Pastors Are Not Ministry Mutants (COVID-19 Edition)

In my early days in ministry, I thought of the Apostle Paul as a Ministry Mutant. He was wholly different than regular people and was Holy Ghost hardwired for the rigors of ministry.

This was absurd.

By making Paul “nothing like me” I conveniently excused myself from being “anything like Paul.” As long as Paul was a freak of nature, there was nothing further required of me!

Over time, I came to understand that many people see pastors like I used to see Paul. Ministry Mutants. This is equally absurd. Pastors are not mutants; they are just folks.  Called? I hope so, but just folks. 

Here are eight things about pastors you may find surprising:

1. Pastors have feelings

It is always open season on pastors. Hurtful things said often get back (some people consider this their ministry) and it does damage. Over time, it does a lot of damage.

2. Pastors get discouraged

I believe pastors need nineteen pieces of encouragement for every piece of harsh criticism they receive. Churches are declining and pastors don’t know what to do. I know many good and gifted pastors who simply quit ministry because they were discouraged.

3. Pastors actually operate out of a sense of call

Pastors care deeply about what they do and struggle to balance their personal lives with the demands of their congregations. I don’t know any pastors who see ministry as a “just a job.” None.

4. It’s always personal

When people quit a church it hurts. When attendance and giving are off  it hurts.  When criticism comes from unexpected places, it hurts. You can tell a pastor “It’s not personal” all you want. It is personal. You can apologize all you want.  It still hurts.  Ministry is not just what we do, it is our lives.  

5. Pastor’s spouses suffer all the stress of ministry and few of the rewards

Being married to a pastor is a tough gig. Period.  Fried trust receptors seldom regenerate.  This point is not helpful; it is just a fact.

6. Pastoral ministry is hard on marriages and families

Some congregations think their pastor is “on call” 24/7/365.  It is not a realistic expectation.  The pastoral divorce rate is too high. Too many PK’s go prodigal. Pastors see the good and the bad; pastor’s families normally just see the bad. Pastors often choose “the needs congregants over the needs of family.” The emotional cost is staggering.  In an odd bit of psychology, some clergy children turn from organized religion to support their clergy parent. 

7. Pastors don’t have pastors

Who do pastors talk to when they are hurting? It is an excellent question. They really can’t talk to parishioners.  It puts everyone in a bad place.  The normal answer is “no one” and pastors are often lonely and isolated.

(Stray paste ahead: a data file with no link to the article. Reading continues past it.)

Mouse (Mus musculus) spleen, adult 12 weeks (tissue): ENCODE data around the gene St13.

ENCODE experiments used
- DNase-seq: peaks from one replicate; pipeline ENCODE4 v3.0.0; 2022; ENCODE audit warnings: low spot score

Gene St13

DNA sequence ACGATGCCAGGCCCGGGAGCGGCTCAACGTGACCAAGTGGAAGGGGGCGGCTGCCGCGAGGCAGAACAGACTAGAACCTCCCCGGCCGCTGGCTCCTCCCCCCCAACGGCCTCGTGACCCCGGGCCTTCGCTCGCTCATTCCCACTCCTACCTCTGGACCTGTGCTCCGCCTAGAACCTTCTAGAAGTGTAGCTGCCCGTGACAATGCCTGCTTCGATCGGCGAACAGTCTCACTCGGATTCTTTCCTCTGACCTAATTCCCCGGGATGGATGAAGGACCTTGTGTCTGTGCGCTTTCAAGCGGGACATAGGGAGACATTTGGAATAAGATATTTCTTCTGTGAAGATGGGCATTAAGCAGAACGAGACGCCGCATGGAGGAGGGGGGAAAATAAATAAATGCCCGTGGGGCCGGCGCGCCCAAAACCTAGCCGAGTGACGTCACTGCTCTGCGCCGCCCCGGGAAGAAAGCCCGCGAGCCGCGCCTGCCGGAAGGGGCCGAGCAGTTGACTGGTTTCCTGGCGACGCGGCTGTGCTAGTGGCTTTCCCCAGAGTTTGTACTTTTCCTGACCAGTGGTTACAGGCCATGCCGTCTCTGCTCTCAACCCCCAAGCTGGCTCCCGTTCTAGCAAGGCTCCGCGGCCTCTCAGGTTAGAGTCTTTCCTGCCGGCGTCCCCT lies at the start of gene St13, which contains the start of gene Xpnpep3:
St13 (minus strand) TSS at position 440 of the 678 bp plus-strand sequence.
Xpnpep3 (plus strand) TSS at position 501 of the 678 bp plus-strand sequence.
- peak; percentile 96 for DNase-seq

8. Being a Pastor in this COVID-19 crisis is tough (and it was tough before) 

Right when many thought things couldn’t get any worse; we are told we can’t worship on site.  It is unimaginable.   To make matters worse, reopening the country is going to get highly political.  You can’t win in highly politicized environments; you just have to make a decision.  Churches will either reopen too late or too soon.  Pastors either addressed the crisis too much or not enough.  The more polarized and acrimonious things get outside the church, the more polarization and acrimony inside the church.  Spiritual leaders walk on a razor’s edge.  Regardless of their theological positions.  Leading a church right now is like walking a Midwestern cow pasture; you are bound to step in something.

So here is the deal. Being a pastor is hard.

Especially now.

Hard on pastors.

Hard on marriages.

Hard on families.

There are many sacrifices that go with the territory and pastors get that. But we are still human beings. We need family, friends, love, empathy, understanding, forgiveness, encouragement and support.  And in the difficult times, we need more of all this than ever.  

Here are two simple things you can do today:

1. Send your pastor a note of encouragement
2. Pray for peace, power and protection for your pastor 

Pastors are not Ministry Mutants. It would be so much easier if we were…

Tie Black and White

Rev. Shane L. Bishop, A Distinguished Evangelist of the United Methodist Church, has been Sr. Pastor of Christ Church in Fairview Heights, Illinois since 1997.

Published by Rev. Shane L. Bishop

Senior Pastor of Christ Church, Fairview Heights, IL since 1997. I am an orthodox Christian but I am not in a bad mood about it. A Distinguished Evangelist of the United Methodist Church.

3 thoughts on “Pastors Are Not Ministry Mutants (COVID-19 Edition)

  1. I am so thankful that you are my Pastor!
    Thank you for all you do to connect us all to Jesus Christ! I am praying for you to have comfort and peace as you shepherd us during Covid 19!

  2. Thank you for being my Pastor and for the ministry teams you are helped to set up in church. I pray for all of you daily and believe that God has great things in store for his people!

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